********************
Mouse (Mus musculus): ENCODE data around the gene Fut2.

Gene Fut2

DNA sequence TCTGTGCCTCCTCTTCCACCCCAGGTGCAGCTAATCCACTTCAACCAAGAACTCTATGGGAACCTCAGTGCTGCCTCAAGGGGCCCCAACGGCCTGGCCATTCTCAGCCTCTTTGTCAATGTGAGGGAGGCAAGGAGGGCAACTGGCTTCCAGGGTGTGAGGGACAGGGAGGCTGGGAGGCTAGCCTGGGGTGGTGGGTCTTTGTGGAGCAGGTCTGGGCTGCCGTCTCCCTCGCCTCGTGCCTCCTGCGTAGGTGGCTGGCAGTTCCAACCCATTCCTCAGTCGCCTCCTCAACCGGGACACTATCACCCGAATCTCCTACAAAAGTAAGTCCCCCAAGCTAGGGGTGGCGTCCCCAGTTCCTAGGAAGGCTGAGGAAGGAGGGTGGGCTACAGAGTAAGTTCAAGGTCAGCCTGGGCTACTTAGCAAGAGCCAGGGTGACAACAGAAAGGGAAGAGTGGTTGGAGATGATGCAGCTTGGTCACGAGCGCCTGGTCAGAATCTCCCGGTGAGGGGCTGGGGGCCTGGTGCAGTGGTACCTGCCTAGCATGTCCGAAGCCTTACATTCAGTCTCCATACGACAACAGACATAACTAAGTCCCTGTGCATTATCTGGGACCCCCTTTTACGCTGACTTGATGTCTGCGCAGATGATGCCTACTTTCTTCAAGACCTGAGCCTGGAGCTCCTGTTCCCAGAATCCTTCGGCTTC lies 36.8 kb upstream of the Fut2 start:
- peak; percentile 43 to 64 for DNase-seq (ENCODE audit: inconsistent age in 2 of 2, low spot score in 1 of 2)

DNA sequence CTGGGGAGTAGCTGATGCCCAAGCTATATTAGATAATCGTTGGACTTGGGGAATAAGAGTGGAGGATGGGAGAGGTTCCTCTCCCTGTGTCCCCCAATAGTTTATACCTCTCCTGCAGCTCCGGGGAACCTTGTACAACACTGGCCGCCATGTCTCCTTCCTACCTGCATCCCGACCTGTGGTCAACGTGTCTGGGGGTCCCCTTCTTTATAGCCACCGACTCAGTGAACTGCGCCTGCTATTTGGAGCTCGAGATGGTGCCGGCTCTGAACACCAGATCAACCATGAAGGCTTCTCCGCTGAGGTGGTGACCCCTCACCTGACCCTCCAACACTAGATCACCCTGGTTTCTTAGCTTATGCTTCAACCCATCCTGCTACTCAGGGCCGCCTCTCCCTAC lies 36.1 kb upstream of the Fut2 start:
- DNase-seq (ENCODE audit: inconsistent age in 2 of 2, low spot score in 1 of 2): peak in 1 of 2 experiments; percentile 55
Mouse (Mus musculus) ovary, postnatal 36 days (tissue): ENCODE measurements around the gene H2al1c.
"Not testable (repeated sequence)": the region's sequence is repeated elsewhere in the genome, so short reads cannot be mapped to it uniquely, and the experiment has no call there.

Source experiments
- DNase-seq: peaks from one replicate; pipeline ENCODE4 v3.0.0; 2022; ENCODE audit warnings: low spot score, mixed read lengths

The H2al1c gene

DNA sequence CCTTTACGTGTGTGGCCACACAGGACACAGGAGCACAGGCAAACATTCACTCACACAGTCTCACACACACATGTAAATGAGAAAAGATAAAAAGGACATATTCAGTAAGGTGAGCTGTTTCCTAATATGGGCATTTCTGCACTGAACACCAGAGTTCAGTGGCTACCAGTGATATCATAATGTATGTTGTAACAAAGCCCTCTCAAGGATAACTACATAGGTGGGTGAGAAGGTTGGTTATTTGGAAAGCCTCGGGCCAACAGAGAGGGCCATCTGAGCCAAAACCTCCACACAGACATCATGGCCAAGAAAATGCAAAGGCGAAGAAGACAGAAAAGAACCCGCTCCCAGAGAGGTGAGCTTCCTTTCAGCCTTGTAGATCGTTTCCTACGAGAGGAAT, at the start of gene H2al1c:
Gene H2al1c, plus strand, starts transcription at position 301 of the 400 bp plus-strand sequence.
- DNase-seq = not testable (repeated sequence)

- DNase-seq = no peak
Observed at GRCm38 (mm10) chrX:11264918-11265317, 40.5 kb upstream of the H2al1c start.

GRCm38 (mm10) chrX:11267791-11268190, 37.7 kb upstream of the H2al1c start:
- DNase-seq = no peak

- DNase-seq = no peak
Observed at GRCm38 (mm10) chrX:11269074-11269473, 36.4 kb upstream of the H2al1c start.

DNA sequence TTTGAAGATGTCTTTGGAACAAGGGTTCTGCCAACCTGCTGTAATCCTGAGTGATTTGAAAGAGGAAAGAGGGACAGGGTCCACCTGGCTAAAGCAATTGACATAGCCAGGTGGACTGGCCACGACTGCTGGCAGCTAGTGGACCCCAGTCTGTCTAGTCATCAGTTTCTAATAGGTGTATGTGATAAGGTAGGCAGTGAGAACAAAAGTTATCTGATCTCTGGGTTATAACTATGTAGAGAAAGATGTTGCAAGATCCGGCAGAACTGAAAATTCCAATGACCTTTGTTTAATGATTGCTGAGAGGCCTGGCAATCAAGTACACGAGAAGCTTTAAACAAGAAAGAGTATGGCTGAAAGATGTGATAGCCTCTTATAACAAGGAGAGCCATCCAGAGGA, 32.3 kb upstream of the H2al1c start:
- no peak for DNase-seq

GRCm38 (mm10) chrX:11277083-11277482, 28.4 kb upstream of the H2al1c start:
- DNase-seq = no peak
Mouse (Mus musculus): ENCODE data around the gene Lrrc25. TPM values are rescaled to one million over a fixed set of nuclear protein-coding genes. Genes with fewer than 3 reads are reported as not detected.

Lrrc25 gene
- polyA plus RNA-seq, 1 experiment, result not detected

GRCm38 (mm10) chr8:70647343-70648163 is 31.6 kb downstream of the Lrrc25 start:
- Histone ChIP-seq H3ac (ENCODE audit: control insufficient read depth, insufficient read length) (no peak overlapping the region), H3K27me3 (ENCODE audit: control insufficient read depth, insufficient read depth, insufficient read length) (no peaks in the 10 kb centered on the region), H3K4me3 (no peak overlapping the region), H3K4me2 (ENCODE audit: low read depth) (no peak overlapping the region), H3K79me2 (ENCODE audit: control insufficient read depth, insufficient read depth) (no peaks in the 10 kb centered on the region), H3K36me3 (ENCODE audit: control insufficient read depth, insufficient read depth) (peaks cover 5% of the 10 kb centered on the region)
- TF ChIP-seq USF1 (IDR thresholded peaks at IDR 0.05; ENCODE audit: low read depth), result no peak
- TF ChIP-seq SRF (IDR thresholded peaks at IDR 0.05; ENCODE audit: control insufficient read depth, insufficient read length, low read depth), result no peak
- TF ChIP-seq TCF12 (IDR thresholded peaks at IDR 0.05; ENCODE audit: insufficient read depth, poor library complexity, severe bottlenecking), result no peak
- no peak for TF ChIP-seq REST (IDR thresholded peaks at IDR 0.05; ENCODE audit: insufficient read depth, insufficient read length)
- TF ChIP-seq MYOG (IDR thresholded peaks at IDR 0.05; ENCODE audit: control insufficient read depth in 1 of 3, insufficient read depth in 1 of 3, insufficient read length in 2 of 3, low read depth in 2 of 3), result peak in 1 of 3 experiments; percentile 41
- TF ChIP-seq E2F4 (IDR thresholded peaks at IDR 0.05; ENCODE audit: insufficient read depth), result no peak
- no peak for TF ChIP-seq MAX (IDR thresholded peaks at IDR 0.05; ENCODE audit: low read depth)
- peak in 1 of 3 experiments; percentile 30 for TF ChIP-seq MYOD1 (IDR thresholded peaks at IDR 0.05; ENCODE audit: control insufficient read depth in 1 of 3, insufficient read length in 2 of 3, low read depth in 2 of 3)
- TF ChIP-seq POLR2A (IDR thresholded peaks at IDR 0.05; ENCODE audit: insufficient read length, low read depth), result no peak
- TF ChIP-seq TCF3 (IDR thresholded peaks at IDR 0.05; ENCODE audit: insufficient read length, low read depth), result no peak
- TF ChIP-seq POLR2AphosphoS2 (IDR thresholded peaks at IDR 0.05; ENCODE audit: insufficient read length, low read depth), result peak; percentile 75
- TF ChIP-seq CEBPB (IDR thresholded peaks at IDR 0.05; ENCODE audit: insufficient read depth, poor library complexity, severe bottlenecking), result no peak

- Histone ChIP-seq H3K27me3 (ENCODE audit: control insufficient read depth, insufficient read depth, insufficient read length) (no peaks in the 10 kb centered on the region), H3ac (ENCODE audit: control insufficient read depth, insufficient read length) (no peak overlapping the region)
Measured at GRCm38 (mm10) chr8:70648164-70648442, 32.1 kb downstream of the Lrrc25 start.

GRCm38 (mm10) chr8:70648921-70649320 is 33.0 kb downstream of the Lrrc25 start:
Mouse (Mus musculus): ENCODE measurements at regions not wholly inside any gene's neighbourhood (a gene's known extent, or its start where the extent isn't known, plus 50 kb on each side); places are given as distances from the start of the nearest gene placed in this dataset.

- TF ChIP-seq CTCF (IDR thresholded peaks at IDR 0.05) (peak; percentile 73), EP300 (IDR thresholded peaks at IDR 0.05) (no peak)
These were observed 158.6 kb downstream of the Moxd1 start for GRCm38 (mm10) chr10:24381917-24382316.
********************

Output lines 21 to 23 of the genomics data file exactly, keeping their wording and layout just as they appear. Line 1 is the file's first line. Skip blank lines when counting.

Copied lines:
DNA sequence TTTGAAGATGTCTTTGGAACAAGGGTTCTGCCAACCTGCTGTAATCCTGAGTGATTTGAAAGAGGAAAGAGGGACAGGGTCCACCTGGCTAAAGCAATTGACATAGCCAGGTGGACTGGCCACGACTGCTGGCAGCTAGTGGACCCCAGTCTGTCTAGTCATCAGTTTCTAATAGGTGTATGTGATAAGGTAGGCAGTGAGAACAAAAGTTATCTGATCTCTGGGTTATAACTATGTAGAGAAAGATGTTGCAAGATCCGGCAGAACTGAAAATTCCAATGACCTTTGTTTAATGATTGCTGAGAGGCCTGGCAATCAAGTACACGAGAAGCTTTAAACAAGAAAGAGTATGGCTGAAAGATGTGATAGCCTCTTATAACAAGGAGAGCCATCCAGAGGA, 32.3 kb upstream of the H2al1c start:
- no peak for DNase-seq

GRCm38 (mm10) chrX:11277083-11277482, 28.4 kb upstream of the H2al1c start: